Stability of an airplane in flight is slightly more complex than just explained, because the airplane is free to move in any direction and must be controllable in pitch, roll, and direction. When designing the airplane, engineers must compromise between stability, maneuverability, and controllability; and the problem is compounded because of the airplane's three axis freedom.
By comparing this three axis freedom with the limited flexibility of an automobile, the problem may be better understood. Pitch control of a car is limited to a shock absorbing and leveling problem while roll control is a matter of the lateral spacing of the wheels and the banking of highways around curves. Essentially, then, the car has only one degree of real freedom - directional; in many cases, though, the lack of pitch and bank control have caused it to lose directional control. Automobile designers provide "centering" in the steering mechanism or "toe in" on the wheels to provide directional stability so the car will maintain a straight path when the steering wheel is released. Too much centering or "toe in" is, of course, objectionable because of the excessive effort required of the driver to turn the car. When power steering was introduced to the driving public, many considered it objectionable because of insufficient centering or "feel." Even now, most automobile models are offered either with or without power steering to satisfy the public.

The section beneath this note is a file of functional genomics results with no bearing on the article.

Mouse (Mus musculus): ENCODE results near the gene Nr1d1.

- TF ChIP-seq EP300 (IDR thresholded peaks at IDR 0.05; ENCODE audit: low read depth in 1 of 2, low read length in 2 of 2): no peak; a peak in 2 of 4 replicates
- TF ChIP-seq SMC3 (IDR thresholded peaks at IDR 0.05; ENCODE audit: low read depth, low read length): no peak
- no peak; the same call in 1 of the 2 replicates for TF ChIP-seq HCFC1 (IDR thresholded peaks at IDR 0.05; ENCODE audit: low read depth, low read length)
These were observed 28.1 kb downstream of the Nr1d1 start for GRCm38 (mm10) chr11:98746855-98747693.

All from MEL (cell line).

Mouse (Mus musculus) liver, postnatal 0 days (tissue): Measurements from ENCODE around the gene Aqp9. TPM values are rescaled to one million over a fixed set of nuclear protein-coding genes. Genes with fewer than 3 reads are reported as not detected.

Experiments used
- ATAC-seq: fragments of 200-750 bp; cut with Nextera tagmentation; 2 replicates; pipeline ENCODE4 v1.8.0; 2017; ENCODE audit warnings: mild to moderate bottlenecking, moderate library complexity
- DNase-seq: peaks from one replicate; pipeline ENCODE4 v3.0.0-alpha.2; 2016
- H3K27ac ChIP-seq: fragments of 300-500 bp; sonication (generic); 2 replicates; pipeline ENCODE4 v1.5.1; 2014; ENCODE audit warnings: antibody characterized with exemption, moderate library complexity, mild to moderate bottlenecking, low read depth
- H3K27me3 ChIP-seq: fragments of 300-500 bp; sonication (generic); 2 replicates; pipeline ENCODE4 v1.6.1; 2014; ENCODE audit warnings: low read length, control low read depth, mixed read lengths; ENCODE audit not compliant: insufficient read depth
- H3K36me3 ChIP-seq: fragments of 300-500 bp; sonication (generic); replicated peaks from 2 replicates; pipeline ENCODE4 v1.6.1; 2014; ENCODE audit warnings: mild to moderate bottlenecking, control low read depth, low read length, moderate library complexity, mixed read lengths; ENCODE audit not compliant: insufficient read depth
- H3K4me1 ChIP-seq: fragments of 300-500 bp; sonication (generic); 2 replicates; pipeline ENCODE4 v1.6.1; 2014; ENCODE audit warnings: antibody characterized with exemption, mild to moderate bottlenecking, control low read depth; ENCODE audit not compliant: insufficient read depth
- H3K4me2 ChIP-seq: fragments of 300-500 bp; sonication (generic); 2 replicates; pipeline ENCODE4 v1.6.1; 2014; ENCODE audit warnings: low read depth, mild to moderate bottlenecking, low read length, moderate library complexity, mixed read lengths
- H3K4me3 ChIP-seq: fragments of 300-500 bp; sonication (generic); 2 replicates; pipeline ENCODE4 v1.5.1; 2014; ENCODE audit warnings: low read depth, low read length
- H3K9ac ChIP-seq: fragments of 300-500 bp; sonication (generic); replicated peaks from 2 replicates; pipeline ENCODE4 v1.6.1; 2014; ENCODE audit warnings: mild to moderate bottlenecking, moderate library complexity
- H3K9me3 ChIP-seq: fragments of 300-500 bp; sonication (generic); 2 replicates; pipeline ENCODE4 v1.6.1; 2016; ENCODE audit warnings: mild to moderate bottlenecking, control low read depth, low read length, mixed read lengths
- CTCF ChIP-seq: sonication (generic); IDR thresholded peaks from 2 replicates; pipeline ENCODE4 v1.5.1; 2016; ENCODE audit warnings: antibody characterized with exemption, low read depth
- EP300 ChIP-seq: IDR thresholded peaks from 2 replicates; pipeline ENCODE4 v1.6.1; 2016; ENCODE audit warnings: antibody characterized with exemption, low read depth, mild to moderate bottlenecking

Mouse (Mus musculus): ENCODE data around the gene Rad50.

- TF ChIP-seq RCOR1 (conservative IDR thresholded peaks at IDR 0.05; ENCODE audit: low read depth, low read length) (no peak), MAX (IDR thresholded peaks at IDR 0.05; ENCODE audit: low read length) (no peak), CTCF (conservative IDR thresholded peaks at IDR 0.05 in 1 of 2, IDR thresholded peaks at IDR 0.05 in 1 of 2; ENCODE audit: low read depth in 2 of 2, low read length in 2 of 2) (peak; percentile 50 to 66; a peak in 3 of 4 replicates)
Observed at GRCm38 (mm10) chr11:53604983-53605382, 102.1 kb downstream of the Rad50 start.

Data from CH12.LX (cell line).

The conclusions, then, are that too much stability is detrimental
to maneuverability, and similarly, not enough stability is detrimental
to controllability. In the design of airplanes, compromise between the
two is the key word.